Like his con artist father, Rollie Waters knows all the angles, and he’s never fewer than two steps ahead of trouble. But unlike his father, Rollie is not a criminal. Only when he’s working undercover for the Marines, inhabiting a false identity, is Rollie comfortable in his own skin.
But after he’s yanked out of his latest assignment and tossed into the brig, he’s not that surprised to hear that a lot of government money has gone missing and the officials think Rollie’s father took it. The only way to find Dan Waters is to trace the frail tendrils of truth scattered among Rollie’s childhood memories. To do that, he’ll have to go deep into the undercover identity of a lifetime—his own.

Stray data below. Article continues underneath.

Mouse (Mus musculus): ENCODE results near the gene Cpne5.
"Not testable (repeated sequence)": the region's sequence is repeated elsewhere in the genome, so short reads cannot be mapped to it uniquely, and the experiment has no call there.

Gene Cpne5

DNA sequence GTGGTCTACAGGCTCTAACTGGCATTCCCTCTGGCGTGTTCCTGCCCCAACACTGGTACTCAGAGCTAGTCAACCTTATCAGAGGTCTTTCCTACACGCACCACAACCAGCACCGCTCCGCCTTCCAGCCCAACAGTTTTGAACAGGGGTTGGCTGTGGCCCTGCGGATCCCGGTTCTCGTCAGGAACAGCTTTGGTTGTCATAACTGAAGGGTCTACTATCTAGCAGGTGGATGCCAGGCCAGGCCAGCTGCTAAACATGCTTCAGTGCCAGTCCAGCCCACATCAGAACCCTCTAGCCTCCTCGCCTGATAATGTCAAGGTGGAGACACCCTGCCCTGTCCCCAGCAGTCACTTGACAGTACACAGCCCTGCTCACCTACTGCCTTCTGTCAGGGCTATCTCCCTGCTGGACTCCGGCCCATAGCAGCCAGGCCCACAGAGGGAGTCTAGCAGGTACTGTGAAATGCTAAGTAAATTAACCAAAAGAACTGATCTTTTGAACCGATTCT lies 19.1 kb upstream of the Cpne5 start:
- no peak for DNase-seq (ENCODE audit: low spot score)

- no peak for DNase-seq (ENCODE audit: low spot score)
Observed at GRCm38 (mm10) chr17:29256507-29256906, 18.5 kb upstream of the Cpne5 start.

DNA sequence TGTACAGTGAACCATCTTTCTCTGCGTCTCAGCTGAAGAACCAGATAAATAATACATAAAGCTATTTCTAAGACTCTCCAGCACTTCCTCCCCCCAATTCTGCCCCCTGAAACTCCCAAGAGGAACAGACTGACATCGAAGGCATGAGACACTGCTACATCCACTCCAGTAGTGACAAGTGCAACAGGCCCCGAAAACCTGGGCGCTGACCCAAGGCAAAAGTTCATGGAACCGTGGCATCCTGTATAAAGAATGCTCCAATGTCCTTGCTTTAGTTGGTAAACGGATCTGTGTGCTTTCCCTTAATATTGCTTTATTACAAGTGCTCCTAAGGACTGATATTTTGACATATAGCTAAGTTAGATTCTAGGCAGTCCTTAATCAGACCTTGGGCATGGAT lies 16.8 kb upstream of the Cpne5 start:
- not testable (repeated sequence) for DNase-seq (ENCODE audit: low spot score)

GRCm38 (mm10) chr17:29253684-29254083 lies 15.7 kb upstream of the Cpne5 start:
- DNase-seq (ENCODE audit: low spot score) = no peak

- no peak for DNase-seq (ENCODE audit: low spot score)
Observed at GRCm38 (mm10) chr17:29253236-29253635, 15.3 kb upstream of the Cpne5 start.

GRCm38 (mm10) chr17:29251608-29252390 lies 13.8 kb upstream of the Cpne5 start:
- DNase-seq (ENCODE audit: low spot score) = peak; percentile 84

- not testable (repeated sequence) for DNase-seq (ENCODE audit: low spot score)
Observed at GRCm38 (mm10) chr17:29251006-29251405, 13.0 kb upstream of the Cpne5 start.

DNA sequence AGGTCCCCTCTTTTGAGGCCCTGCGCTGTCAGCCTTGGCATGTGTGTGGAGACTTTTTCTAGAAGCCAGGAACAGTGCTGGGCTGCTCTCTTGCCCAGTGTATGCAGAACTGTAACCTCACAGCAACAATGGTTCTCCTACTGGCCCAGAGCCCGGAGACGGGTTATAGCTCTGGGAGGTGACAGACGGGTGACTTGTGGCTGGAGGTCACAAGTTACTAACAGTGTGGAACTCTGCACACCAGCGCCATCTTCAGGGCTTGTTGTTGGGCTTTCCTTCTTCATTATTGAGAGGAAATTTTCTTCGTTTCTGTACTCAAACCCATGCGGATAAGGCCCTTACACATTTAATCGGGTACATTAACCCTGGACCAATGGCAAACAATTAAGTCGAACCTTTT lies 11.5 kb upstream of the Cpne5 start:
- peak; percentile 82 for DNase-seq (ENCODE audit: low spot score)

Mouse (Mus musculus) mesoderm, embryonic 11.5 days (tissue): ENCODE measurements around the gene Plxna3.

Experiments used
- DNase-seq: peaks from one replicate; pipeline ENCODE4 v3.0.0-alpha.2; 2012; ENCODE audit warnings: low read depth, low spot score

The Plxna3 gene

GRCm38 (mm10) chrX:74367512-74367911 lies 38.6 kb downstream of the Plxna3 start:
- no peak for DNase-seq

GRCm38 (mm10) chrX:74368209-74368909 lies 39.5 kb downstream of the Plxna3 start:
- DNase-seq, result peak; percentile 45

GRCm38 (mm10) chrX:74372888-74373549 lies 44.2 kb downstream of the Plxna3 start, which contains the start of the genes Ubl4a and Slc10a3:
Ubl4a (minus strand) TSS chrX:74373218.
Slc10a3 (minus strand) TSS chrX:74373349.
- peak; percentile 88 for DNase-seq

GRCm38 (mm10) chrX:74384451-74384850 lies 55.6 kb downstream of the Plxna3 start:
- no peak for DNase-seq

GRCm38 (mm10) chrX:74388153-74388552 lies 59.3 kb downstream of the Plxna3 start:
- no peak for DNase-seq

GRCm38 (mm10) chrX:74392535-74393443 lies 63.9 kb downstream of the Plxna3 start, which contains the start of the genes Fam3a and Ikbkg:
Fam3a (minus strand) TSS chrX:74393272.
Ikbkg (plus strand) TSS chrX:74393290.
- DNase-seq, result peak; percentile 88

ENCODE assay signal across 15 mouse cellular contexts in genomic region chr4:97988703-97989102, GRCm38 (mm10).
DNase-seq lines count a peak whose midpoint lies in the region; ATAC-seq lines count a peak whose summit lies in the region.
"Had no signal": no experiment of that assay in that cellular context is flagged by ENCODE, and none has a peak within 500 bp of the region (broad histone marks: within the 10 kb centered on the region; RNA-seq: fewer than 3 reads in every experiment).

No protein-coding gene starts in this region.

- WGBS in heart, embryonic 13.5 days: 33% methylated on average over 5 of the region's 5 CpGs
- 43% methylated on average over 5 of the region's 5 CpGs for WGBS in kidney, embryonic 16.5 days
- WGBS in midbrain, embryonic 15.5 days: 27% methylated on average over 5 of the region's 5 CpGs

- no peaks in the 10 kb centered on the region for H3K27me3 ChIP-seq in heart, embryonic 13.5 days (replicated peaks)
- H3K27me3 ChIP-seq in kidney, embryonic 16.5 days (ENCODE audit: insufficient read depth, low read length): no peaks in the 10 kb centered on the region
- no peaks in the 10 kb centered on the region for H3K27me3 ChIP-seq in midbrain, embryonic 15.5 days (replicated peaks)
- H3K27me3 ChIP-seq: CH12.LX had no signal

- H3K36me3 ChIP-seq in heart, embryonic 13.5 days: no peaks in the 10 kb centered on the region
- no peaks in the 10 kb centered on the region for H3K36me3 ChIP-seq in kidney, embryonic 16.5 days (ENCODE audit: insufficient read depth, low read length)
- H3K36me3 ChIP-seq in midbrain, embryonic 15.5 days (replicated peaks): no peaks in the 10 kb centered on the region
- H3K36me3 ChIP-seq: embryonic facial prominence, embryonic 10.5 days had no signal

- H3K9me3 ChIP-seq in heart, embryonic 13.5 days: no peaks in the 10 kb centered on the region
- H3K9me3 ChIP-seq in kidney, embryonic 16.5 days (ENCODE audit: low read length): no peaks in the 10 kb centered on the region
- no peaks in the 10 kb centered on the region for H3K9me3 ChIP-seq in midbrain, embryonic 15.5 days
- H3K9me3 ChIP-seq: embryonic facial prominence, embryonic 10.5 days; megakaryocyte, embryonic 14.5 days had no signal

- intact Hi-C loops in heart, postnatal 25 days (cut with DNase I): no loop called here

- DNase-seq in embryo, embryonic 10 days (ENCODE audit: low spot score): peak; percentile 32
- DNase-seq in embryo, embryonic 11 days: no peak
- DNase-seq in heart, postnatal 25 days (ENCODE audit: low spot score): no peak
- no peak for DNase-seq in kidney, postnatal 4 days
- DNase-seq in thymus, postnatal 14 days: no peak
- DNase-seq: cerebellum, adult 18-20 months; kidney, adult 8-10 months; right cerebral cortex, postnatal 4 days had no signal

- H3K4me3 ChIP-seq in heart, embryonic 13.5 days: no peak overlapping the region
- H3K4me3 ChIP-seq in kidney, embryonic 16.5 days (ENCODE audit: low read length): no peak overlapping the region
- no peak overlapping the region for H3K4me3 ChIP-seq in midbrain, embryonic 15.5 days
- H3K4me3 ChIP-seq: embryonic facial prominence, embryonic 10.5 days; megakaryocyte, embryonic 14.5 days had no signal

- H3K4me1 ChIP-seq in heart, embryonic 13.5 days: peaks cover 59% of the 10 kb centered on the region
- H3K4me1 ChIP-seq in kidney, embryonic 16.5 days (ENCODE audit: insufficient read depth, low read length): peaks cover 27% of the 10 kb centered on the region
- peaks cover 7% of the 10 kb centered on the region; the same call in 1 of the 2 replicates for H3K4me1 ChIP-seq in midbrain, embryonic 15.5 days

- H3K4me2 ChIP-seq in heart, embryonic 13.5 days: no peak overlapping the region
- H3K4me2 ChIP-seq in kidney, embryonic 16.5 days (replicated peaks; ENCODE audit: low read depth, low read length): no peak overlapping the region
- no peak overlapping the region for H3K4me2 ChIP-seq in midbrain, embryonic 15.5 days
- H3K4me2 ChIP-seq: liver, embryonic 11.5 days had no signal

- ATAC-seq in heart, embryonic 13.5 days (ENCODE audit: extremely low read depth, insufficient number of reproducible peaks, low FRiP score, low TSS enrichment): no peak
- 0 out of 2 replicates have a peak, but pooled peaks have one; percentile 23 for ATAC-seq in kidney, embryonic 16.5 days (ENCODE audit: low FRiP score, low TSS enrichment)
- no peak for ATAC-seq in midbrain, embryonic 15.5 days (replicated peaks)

Like le Carr 's A Perfect Spy, screenwriter Rich's assured first novel explores the relationship between a son and an untrustworthy father. Soon after Marine Lt. Rollie Waters, who rebelled against his father, Dan, by not lying, cheating, or stealing, returns to Camp Pendleton in California from an undercover mission in Afghanistan, two men who have been tailing him shoot out the window of his jeep. After he forces their vehicle off the road, he's deemed to have been driving drunk and gone AWOL. Back at the base, the commanding officer orders Waters to locate his con man father and the millions in cash Dan is suspected to possess that came from Saddam Hussein's horde of U.S. dollars seized by American troops during the 2003 occupation of Baghdad. Rich tosses in both humor and surprising plot twists, and though his characters lack the psychological depth of, say, le Carr 's Magnus Pym, they are distinctive enough for the reader to care what happens to them.